Lawyers asked a federal court yesterday to overrule state law and permit New York voters to take “selfie photos” at the polls next Tuesday.
In the Daily News, Victoria Bekiempis writes about how “three people have sued for the right in Manhattan federal court— arguing that rules prohibiting ballot selfies and sharing them violate their constitutional right to free speech.”
“They want a judge to issue an order that would stop poll workers from enforcing these rules.”
While the article states that it is a crime to show a completed ballots to others, the actual state law is provided below. In limited situations, voters are permitted to bring others to the poll with them as follows:
Secret Ballot. The operating of the ballot scanner by the voter shall be secret and obscured from all other persons, with the exception of those who are assisting the voter and children under the age of sixteen accompanying their voting parents or guardians (N.Y. Elec. Law §8-300; infra, for voters in need of assistance).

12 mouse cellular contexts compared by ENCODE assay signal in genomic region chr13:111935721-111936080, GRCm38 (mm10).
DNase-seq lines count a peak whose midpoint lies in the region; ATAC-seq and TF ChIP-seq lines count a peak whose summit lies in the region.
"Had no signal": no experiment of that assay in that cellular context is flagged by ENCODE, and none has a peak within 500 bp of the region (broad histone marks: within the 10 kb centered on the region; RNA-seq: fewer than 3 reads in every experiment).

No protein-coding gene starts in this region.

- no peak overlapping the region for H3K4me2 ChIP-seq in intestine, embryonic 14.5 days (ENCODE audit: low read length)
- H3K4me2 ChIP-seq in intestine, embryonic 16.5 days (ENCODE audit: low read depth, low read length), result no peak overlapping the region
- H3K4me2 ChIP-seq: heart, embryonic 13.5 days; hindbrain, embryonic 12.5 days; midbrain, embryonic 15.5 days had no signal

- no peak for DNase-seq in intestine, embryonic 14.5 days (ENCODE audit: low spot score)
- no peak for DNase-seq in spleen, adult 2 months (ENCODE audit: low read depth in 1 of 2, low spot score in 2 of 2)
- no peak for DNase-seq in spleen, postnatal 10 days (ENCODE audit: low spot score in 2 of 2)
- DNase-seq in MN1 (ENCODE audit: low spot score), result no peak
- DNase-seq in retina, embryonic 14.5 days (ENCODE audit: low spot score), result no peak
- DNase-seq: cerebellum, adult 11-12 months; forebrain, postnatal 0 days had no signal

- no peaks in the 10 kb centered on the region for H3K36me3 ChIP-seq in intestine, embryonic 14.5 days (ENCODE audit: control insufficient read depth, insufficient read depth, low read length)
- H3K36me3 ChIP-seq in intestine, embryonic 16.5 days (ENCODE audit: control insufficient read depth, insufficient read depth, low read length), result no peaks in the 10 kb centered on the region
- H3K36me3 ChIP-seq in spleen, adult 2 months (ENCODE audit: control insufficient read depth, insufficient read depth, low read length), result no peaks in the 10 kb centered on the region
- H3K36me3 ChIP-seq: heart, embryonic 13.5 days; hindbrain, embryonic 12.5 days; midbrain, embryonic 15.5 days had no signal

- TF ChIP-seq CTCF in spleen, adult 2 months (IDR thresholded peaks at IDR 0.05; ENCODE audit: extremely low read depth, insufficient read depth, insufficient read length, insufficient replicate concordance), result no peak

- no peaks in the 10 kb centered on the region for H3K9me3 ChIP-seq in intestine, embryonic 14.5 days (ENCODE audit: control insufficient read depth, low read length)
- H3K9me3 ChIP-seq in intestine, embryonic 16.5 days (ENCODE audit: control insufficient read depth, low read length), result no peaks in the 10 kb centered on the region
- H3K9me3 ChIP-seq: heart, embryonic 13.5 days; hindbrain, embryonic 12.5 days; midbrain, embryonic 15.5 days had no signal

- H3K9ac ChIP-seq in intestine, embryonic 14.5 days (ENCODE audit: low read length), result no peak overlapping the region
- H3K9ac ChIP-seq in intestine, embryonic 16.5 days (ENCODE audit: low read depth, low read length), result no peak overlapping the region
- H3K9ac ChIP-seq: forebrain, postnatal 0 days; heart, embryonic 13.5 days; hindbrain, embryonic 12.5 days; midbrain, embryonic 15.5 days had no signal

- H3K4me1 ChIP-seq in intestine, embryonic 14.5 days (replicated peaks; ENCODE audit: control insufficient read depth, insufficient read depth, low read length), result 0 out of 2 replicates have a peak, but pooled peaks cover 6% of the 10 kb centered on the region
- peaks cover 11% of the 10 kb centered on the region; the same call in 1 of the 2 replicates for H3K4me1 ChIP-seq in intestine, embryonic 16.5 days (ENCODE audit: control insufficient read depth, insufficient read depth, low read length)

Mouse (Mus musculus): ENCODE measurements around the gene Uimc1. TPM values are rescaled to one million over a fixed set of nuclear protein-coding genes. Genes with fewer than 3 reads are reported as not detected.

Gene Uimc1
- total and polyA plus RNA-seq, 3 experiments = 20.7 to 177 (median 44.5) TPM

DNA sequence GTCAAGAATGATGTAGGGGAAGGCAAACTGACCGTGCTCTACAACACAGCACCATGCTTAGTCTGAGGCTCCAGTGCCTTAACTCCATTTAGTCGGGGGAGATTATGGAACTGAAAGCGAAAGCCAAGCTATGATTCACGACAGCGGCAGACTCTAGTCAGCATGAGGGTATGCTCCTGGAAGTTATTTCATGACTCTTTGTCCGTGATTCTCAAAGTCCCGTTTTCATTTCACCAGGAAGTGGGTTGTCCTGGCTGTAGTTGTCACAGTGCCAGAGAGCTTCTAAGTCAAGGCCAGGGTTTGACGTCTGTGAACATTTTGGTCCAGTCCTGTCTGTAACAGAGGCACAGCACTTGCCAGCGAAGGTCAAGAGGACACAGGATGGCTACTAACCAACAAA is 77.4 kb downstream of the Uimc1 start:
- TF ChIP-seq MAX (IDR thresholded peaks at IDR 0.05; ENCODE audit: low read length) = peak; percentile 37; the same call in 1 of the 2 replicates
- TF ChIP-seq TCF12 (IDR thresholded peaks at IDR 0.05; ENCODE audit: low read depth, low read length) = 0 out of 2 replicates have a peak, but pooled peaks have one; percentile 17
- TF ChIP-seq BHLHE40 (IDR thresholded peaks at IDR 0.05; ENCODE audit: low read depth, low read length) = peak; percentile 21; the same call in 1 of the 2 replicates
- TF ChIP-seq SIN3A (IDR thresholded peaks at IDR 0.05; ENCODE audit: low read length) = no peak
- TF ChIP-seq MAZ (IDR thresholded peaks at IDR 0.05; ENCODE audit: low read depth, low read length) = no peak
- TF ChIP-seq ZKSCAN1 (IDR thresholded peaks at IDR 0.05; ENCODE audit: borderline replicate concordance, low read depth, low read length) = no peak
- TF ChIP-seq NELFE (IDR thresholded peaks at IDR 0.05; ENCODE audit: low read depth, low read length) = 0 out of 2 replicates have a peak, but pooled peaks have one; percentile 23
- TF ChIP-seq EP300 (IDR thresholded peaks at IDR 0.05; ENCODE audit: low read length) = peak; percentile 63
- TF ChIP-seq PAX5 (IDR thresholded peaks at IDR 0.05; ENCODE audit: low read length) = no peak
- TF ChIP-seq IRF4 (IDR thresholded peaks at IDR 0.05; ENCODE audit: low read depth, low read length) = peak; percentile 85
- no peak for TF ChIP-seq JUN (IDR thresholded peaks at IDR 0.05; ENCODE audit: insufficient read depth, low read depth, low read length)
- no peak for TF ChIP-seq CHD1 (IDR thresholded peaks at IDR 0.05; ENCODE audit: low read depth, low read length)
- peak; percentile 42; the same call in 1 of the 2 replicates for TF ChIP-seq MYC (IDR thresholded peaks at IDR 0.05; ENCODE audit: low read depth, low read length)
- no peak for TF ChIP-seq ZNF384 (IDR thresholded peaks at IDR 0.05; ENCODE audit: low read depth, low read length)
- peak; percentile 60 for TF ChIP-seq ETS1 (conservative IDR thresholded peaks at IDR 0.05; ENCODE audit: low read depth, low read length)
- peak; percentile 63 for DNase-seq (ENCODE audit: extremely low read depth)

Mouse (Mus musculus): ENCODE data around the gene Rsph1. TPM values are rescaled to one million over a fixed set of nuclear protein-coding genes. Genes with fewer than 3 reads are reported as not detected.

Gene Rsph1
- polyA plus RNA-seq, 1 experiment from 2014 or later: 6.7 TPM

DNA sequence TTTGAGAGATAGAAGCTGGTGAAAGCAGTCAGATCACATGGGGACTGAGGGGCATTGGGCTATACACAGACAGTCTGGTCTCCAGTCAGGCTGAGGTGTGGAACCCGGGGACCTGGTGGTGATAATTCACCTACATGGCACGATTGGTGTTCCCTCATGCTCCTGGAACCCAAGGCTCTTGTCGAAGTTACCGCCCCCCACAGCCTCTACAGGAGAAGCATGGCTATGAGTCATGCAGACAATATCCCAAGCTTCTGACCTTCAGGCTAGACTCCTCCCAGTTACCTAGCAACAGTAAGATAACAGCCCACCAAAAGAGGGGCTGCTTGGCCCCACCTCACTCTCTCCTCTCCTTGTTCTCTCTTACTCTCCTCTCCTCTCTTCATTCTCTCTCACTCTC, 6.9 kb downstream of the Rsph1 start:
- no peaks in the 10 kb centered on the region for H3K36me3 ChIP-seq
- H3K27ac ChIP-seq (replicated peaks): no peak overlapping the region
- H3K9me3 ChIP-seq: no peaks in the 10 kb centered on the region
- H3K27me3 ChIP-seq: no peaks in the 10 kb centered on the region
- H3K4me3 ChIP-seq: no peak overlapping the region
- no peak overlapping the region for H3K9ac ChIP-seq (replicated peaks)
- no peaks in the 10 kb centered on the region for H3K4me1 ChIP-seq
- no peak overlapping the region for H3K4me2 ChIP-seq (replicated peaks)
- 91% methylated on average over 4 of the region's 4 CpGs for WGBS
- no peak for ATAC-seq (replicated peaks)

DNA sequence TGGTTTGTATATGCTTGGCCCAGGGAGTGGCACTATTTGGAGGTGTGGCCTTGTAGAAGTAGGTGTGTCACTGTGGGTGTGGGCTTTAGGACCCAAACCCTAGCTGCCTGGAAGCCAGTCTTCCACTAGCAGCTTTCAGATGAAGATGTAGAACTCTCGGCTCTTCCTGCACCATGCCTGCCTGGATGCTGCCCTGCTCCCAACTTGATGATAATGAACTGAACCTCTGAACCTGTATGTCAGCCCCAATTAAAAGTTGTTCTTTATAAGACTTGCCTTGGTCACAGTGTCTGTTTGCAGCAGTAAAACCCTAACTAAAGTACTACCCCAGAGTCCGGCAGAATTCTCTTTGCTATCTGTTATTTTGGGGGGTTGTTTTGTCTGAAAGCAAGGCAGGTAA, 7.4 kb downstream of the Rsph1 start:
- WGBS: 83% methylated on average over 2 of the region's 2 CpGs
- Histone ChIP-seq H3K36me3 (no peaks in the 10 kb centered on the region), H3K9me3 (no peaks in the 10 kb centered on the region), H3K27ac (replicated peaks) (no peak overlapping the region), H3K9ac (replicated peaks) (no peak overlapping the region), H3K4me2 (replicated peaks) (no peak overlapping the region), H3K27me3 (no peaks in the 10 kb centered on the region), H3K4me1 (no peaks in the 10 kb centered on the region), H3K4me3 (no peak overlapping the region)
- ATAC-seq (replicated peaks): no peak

Voter Has a Disability a. The Inspectors shall assist any voter who informs the board, under oath, that s/he (i) cannot read; (ii) cannot see; or (iii) cannot mark the ballot due to physical disability (N.Y. Elec. Law § 8-306). b. Any voter who needs assistance to vote by reason of blindness, disability or inability to read or write may be given assistance by a person of the voter’s choice, with the exception of: (i) voter’s employer or agent of the employer or (ii) officer or agent of the voter’s union. (Id. § 8-306(3)). c. Prior to assisting the voter at the Privacy Booth or Ballot Marking Device, the chosen assistant must take an oath that he or she will not persuade or reveal the vote of the person he or she assisting (Id. at § 8-306(5)). d. A voter who is entitled to assistance in voting and does not select a particular person may be assisted by two Inspectors not of the same political party (Id. at § 8-306(7)).